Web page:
“You got to go through hell before you get to heaven,” Steve Miller sang in 1977. While few young people going through the system in Japan are likely to call high school “paradise,” parents of a certain age with children trying to get into a public high school here might find this lyric running through their heads right about now.

Foreign parents especially could be in for a surprise if they decide to send their child to a public high school in Japan. Getting into a good school is no simple matter, and folks who almost seamlessly transitioned from the local junior high back home to the high school down the road can expect a much different experience for their child here.

While some foreign parents choose international schools (see “International education a triple-A investment in your child’s — and Japan’s — future“) or decide to send their kids to their home countries (“Parents of mixed kids look abroad for high schools“), for many others, Japanese public high schools are the best or only option.

Adolescence — with its universal challenges of puberty, fitting in, developing one’s identity (even tougher for mixed-race kids) and so on — has never been easy. In Japan, add the pressure of having to pass an important high school exam and you have what’s commonly known as juken jigoku: entrance exam hell.

On hearing that 94 percent of students in Japan, according to the education ministry, went on to full-time high schools in 2008, you might be forgiven for thinking that making the step up is no big deal. However, because mandatory education ends after ninth grade in Japan’s 6-3-3 (elementary, junior high, high) school system — the legacy of a decision made by the Japanese and Occupation authorities in 1947 — getting into a good high school here can be a fraught process.

University entrance exams get a lot of attention in the media, but high school exams are also important. The high school a student goes to can help determine what university they will be able to get into if they plan to go on to college. With more than 50 percent of students continuing their education after high school in 2013, many 14- or 15-year-old ninth-graders in Japan face the added pressure of knowing that their test results could affect their future employment options and economic prospects.

“We emphasized the importance of education to my children when they were growing up” says Fumiko Motte, a mother whose three children went to public high school. “Although my kids were not at the top of their classes in junior high, they tried to get into the best high school possible.”

Though it varies by prefecture and city, in most cases a student has only one chance to get into a public high school, where tuition is paid for by the government. If the student fails that test, their options are private school, night school or correspondence school. The high school a young person attends can follow them around for life, and the latter two options do not look great on university applications or resumes. Young people who do not go to high school often join the workforce as unskilled laborers.

Some junior high school teachers ask their students what high school they would like to attend as early as seventh grade, but the process usually begins in earnest at the start of ninth grade, when junior-high students, often accompanied by one or both parents, attend open days, taikusai sports meets and bunkasai culture festivals at several high schools to look for a place that is a good match.

Students work closely with their junior high school teacher, parents and cram school (65 percent of ninth-graders attended a cram school in 2007, ministry figures show) to select an appropriate high school.

High school entrance exams take priority for ninth-graders and most stop participating in club activities in the summer to make time for studying at home and attending cram school.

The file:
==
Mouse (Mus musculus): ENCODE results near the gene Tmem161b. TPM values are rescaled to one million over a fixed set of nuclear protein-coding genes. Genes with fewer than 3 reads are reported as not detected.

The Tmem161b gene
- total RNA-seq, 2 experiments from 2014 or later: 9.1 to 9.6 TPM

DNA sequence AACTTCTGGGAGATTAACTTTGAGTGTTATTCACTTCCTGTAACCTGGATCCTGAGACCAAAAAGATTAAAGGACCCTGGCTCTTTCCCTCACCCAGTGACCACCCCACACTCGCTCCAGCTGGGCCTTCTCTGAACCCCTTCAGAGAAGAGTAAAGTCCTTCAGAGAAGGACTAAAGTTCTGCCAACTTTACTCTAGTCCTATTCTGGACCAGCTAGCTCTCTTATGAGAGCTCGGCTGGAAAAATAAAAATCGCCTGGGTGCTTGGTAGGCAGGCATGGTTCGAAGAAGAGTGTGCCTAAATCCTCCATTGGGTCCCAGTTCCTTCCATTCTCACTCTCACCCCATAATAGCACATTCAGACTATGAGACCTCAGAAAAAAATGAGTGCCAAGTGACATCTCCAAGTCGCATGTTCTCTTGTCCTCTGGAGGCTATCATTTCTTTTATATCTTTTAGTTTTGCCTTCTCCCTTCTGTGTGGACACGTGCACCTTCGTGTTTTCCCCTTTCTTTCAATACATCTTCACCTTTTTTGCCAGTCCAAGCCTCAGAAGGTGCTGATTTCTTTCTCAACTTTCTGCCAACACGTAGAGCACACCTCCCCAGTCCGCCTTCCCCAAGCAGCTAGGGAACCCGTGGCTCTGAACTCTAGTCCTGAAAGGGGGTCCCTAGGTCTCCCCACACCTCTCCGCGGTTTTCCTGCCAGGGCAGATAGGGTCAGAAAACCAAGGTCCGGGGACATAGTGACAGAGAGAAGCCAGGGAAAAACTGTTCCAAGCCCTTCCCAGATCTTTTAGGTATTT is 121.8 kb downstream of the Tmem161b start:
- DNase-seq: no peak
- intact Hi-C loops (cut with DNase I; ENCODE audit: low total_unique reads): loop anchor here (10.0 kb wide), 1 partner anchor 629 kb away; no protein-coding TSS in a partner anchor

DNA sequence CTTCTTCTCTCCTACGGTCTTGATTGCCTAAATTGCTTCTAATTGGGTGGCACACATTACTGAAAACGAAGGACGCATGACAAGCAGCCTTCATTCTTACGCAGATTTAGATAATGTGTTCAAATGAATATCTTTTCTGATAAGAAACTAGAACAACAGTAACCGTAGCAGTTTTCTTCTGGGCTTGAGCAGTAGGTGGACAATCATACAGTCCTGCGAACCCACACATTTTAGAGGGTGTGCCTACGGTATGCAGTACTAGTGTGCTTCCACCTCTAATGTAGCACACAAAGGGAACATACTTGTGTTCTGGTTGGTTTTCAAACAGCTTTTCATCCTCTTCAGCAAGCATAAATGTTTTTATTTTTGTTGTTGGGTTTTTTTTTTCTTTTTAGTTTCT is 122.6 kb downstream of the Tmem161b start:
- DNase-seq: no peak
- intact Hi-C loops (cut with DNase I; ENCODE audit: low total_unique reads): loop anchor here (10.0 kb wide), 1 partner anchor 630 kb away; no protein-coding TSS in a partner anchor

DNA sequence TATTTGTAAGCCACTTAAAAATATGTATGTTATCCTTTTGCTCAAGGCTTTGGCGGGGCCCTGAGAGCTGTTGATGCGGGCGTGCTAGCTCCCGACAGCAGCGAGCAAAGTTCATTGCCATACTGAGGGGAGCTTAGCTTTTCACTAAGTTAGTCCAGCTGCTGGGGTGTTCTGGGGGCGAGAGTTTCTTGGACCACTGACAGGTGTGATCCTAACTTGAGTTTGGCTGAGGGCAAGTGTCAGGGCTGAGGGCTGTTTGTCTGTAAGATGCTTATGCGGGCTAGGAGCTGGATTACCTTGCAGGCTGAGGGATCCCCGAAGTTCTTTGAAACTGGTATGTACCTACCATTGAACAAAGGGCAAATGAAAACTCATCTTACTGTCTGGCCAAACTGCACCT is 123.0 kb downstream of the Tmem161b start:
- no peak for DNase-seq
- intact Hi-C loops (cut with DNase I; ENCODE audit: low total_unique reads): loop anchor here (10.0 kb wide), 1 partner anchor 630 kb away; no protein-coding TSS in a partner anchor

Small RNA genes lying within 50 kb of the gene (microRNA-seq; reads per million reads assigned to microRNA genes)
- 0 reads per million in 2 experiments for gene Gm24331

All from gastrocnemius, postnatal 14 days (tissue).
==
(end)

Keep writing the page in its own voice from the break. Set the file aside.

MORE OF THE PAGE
“My kids were very busy when they went to cram school to prepare for their high school entrance exams,” says Motte. “They complained that they didn’t have time to hang out with friends, and it seemed like they were never home.”

Toshihide Fukushi, who has a nephew going though exam hell, says that things have changed since he was in junior high.

“I went to cram school when I was preparing for high school entrance exams but it was nothing like the situation today,” he says. “It’s amazing how busy my nephew is with cram school — I’ve hardly seen him in the last half a year even though he lives close by. The poor kid is under a lot of stress but he seems to be taking it pretty well.”

Children from low-income households are at a disadvantage when it comes to cram schools because they can be expensive, with kids from wealthier families able to fork out for the best. As exam day approaches, students spend more time at cram school and tuition fees rise.

Takara Araki, a university student, says this piled on extra pressure when she was going through juken jigoku.

“I was worried about all the money my family was paying for cram school. I wanted to do my best and get good scores so I could go to a good high school, and the fact that cram school was so expensive made me even more nervous,” says Araki. “I went to cram school most weeknights after school and often spent the whole day there, sometimes from morning until late at night, and on weekends. I didn’t have time to do anything else.”

Cram schools offer sample tests for public high schools their students are interested in, and they also get a good idea of exams the student can pass with input from their junior high teachers, but there are still difficult choices to be made when choosing a school.

Some students lower their expectations and take exams at schools they can easily get into rather than trying for higher-tier schools where competition is more intense and the possibility of failure is higher. Academically talented students have also been known to choose lower-tier schools in the hope of being top of their class and gaining entrance to a university affiliated with that school.

In Kanagawa Prefecture, many ninth-graders hoping to attend a public school choose a private high school as a back-up in case they fail their public-school exam. They take the private school exam before public high school exams are held in January or February.

While students have to pay a fee to take both public and private school entrance exams, those for private school tests are considerably higher, and some private schools require part of the tuition to be paid in advance too. This is nonrefundable even if the student passes his public school test and doesn’t end up attending the private school.